(Carfax) – We witness dangerous driving all the time, and while safe driving is largely your own responsibility, part of it involves being defensive and avoiding erratic, aggressive drivers.
A recently released study by Dr. Donald Redelmeier at Sunnybrook hospital looked at every patient hospitalized at Sunnybrook after a car crash for the past 20 years, and concluded that more accidents happen on bright, sunny days. After cross-referencing these 6,962 patients with the time and place of their crashes, the study concluded that most life-threatening crashes happened in daylight, with risk increasing by 16% during bright sunlight. Turns out that the end of winter doesn’t necessarily equal safe driving conditions as many people assume.
Sharon Ramagnano, manager of trauma services at Sunnybrook says: “”I think during the sunny summer days drivers may assume the road conditions are good and may drive faster,” she said. “There are also typically more people out on bright sunny days — more pedestrians, more cyclists, more motorcycles and more cars — and so drivers may be more distracted.”
Here are some safe driving tips for the summer months:
Put your phone away!
Everyone knows that cell phones are distracting, and there are now restrictions on cell phone usage while driving in every province. Learn each province’s distracted driving penalties here. The Royal Canadian Mounted Police shared that even using a phone hands-free makes a driver less aware of the traffic around them, causing them to react more slowly to an important event or possibly not noticing the dangerous driving condition at all. According to our friends at CAA, you travel the length of a football field in the 5 seconds it takes to check a text message at 90 km/h. They also state that drivers engaged in manual interactions with their phones (like texting) are eight times as likely to be involved in a crash. You can find more stats on texting and driving here.
Keep the kids entertained
According to a 2013 study out of Monash University, children are 12 times more distracting to a driver than talking on a cell phone. Make sure your kids are properly restrained and talk to them about how distracted driving is dangerous driving and the importance of staying focused while behind the wheel. Give them games, snacks or even something to watch to keep them entertained. When possible, bring another adult to sit in the back and manage the little ones. Here are some ideas of things parents can keep in their cars that will help you drive safe this summer.
Turn down the volume
It feels pretty great to be driving down the road on a sunny day, windows down, music blaring. But driving with the music at top volume means you’re more likely to miss hearing sounds indicating engine trouble, plus it makes you less aware of what’s happening on the road around you. Drive safe and make sure your music is never loud enough to drown out a siren or the screeching brakes of another vehicle.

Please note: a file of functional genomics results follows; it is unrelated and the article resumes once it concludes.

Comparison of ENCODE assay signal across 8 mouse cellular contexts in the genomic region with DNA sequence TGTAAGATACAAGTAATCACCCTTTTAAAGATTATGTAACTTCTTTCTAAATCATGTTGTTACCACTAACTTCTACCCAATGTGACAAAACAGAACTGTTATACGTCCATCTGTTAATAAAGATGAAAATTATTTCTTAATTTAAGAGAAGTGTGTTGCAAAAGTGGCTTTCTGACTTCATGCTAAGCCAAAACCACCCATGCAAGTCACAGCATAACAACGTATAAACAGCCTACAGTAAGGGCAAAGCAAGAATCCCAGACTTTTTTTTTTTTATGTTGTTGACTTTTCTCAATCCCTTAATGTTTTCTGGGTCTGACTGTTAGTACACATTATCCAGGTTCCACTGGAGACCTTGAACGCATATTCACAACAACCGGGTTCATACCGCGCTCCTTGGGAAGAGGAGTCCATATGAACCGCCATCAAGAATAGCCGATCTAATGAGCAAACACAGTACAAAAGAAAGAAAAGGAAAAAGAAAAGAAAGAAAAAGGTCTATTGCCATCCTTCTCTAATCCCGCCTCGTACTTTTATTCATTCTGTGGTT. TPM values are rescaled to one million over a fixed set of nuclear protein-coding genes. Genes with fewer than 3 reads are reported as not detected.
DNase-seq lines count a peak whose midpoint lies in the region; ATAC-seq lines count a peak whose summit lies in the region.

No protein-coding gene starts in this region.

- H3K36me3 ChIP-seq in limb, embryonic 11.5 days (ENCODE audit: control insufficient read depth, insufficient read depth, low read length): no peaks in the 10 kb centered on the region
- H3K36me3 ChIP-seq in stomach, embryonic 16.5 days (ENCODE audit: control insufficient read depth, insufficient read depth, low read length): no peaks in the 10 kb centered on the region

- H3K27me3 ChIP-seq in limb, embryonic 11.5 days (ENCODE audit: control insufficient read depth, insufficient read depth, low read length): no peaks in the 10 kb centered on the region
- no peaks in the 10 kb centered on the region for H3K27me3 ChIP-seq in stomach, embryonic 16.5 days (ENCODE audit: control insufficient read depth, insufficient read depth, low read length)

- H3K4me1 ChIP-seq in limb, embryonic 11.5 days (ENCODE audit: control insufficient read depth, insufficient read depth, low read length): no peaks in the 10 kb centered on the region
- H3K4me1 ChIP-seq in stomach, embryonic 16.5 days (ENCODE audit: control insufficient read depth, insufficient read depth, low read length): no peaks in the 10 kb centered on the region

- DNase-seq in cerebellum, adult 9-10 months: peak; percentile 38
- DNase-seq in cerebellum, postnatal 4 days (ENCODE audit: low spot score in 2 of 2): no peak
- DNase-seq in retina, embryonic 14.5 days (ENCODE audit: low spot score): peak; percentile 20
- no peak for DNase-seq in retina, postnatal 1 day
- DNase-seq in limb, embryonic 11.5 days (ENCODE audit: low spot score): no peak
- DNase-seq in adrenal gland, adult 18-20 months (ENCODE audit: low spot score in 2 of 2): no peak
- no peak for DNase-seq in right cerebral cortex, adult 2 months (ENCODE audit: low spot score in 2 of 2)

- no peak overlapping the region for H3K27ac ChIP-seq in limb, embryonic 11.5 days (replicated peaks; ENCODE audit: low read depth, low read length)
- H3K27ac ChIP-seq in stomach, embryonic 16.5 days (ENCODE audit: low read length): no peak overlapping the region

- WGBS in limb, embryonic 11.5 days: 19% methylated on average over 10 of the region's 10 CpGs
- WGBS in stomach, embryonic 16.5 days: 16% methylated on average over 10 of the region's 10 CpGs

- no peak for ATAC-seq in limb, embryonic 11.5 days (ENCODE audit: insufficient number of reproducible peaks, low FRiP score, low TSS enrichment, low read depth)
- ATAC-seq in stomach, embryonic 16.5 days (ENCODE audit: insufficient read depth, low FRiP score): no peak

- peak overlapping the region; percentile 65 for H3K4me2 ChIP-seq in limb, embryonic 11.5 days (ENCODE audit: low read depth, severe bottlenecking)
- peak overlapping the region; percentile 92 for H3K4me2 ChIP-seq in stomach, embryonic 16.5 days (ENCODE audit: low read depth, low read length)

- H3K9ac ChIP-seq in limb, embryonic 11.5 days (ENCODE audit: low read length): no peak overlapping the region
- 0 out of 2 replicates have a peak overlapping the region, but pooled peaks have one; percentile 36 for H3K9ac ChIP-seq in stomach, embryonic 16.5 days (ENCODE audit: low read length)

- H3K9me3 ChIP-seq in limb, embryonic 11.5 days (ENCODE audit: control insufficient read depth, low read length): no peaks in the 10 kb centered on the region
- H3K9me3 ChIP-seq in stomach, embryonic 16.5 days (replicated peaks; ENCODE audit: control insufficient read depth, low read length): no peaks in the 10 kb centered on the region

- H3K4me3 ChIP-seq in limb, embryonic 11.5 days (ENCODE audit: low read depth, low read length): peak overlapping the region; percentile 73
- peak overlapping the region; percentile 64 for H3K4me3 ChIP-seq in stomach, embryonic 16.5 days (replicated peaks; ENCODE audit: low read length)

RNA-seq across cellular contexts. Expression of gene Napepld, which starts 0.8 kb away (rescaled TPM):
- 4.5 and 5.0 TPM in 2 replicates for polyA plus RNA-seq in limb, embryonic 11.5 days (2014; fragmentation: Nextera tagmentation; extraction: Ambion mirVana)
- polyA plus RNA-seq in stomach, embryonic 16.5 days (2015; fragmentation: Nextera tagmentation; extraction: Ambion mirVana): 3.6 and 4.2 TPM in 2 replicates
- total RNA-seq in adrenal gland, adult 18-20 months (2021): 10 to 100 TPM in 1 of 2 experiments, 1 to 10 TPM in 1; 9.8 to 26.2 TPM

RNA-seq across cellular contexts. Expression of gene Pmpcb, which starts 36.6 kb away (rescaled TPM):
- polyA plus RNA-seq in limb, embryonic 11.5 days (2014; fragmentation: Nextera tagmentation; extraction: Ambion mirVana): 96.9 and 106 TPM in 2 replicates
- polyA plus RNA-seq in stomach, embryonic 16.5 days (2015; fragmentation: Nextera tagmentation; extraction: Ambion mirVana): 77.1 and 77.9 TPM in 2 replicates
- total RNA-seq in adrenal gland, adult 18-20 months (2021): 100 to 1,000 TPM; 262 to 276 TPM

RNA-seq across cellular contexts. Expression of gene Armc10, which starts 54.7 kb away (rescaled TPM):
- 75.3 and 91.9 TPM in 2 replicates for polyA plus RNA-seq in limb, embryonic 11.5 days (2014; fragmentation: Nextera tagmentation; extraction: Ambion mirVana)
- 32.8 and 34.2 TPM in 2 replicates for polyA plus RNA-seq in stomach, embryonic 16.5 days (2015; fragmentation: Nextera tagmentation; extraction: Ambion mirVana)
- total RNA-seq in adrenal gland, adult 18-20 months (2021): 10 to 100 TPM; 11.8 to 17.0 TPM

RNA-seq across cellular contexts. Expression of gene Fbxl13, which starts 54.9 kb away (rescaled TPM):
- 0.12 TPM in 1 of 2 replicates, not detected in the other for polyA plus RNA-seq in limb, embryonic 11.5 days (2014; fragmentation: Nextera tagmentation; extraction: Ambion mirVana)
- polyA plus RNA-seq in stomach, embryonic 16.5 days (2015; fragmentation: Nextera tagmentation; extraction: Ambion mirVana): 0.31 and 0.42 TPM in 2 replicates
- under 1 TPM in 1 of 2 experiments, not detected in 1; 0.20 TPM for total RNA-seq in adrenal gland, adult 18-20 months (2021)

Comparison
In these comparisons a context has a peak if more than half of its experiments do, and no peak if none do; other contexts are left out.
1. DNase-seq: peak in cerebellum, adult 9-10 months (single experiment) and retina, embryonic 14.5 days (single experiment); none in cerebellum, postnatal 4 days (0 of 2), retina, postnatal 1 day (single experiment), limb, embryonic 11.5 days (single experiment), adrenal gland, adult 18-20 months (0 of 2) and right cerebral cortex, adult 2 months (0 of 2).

Part of safe driving is knowing where you’re going – nervous drivers are more likely to have an accident, and drivers that know where they’re going are usually more confident and less likely to slow suddenly, swerve when they notice their exit at the last minute or creep along the road looking for an address. They’re also less likely to mess around with in-phone or in-dash navigation systems. If you do use your GPS, program your destination before you leave home, and drive safe with the system set to hands-free voice instructions.
Keep your vision clear
The Sunnybrook study saw increased risk of a crash on days with bright sunlight. Drive safe by keeping an extra set of sunglasses in your car so you’re never without them, and use your sun visor to minimize glare. You never know when the weather is going to change, and you never want to be driving west directly into the sunset, or east as its rising without an extra set of shades in your glove box.
Avoid dangerous driving – watch your speed
Transport Canada collision data shows that 27 per cent of fatalities and 19 per cent of serious injuries involve speeding. This type of dangerous driving is more common in younger drivers – in fact, 40 per cent of speeding drivers involved in fatal crashes were under 24 years of age. “Don’t ruin a beautiful day with an ugly traffic crash,” Dr. Redelmeier said. “In particular, recognize that your judgment may be mistaken in bright sunlight and tempt you toward excess speeding. Check your speedometer and respect the police who enforce speed limits even when conditions are seemingly perfect.”
Remember pedestrians and cyclists
Sunny summer days usually mean more cyclists and pedestrians, making it especially important to be aware of what’s going on around you while you’re driving. Safe cycling and walking is just as important as safe driving, so do your part to keep the roads and sidewalks safe for our friends that choose not to take their car. Get tips on how to share the road with cyclists here.